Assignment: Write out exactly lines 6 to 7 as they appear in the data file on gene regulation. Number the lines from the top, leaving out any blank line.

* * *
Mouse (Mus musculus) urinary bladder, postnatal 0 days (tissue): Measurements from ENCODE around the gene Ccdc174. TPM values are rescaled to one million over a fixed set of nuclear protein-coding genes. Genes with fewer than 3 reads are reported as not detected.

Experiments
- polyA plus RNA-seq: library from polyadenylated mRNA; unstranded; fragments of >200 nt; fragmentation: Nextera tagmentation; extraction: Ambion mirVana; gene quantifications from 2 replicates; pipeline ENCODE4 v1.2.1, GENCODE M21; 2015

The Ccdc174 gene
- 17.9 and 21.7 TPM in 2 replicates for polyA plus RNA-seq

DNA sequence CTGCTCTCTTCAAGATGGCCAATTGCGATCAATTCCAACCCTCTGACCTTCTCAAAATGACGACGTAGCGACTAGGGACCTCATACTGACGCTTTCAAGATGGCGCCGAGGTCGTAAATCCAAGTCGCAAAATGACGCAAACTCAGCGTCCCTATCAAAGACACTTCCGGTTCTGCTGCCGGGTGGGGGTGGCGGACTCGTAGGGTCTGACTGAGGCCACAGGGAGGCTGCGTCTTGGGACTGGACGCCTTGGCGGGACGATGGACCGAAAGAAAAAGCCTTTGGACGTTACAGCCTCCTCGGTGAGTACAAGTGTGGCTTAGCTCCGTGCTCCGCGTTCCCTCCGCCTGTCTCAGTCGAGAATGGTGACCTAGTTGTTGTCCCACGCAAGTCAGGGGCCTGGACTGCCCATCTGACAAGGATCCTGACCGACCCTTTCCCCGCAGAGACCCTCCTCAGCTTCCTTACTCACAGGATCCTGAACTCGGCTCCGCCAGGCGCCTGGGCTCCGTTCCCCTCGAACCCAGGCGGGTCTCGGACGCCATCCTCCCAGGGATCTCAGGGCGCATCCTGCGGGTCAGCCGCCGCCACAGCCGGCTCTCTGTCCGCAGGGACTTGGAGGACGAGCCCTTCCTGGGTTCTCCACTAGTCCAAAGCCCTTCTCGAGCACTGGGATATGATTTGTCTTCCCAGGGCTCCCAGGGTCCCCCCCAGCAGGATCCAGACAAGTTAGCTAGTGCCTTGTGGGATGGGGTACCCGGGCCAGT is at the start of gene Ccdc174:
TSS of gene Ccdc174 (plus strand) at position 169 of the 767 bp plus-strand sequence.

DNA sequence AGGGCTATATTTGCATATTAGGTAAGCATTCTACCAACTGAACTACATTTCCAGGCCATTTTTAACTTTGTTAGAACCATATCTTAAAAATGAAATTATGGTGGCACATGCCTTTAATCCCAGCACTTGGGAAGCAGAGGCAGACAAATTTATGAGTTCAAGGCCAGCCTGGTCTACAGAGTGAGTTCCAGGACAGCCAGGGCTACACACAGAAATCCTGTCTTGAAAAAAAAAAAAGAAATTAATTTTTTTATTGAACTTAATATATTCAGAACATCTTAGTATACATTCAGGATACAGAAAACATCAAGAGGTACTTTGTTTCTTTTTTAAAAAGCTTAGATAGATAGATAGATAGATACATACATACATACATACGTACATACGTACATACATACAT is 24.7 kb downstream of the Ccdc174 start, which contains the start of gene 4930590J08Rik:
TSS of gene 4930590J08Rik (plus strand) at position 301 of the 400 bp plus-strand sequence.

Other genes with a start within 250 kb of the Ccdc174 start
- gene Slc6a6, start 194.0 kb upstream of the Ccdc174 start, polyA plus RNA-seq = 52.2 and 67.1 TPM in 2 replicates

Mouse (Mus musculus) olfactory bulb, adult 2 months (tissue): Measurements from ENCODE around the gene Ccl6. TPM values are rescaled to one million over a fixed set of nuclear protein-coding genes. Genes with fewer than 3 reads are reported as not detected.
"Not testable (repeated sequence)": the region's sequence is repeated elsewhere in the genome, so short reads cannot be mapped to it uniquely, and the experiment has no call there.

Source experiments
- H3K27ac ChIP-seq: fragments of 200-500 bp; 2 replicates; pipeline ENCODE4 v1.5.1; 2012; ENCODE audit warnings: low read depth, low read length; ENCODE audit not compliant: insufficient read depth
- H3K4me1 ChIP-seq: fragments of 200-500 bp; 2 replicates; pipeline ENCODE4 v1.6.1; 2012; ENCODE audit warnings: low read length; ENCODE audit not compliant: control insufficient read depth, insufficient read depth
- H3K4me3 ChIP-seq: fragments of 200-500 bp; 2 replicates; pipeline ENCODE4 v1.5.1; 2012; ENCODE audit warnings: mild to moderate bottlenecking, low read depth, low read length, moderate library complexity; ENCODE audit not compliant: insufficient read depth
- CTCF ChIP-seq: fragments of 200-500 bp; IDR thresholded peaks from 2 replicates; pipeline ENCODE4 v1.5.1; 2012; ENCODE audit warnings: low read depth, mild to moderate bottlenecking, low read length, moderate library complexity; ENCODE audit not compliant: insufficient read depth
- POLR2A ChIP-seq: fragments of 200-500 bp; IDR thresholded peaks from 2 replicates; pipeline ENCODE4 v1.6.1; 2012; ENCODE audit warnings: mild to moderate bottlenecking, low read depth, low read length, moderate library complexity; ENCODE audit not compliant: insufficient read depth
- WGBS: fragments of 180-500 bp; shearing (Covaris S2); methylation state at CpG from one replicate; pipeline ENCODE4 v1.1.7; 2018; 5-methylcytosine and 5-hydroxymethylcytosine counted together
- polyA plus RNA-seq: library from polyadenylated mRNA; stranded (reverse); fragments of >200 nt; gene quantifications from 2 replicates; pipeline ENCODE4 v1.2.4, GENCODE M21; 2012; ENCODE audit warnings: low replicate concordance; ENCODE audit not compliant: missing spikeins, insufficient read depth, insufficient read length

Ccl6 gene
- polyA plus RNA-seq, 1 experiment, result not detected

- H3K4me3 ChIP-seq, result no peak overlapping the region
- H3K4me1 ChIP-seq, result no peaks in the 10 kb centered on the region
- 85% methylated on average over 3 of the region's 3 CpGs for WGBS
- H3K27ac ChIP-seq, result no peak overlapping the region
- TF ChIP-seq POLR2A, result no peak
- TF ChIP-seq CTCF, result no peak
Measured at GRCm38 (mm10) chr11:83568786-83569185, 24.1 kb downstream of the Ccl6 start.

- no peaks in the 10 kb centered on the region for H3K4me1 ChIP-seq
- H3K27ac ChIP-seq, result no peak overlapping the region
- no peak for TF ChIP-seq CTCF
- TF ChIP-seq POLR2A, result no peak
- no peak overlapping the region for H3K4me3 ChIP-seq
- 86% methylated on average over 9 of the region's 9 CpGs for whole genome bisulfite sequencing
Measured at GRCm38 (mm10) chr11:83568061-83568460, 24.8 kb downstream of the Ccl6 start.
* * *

DNA sequence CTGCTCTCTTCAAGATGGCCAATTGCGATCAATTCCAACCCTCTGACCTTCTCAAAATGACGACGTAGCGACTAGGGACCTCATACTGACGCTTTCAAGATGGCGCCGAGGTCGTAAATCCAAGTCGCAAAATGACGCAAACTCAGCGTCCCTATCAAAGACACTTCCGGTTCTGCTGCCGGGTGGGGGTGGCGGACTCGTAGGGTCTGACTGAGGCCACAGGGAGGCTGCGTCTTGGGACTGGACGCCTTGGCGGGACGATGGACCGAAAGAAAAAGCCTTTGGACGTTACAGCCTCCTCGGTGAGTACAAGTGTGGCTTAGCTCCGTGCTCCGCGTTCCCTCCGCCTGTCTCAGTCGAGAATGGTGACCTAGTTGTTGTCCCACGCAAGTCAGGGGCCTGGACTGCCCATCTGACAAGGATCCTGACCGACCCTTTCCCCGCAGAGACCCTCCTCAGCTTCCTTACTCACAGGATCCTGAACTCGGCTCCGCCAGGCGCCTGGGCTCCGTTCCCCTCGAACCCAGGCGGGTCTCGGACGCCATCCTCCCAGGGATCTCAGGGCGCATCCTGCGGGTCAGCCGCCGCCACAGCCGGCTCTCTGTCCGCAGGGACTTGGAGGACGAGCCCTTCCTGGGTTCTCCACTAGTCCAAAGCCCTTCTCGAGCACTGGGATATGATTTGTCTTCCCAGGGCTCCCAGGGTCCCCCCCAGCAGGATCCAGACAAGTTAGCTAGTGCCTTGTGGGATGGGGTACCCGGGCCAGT is at the start of gene Ccdc174:
TSS of gene Ccdc174 (plus strand) at position 169 of the 767 bp plus-strand sequence.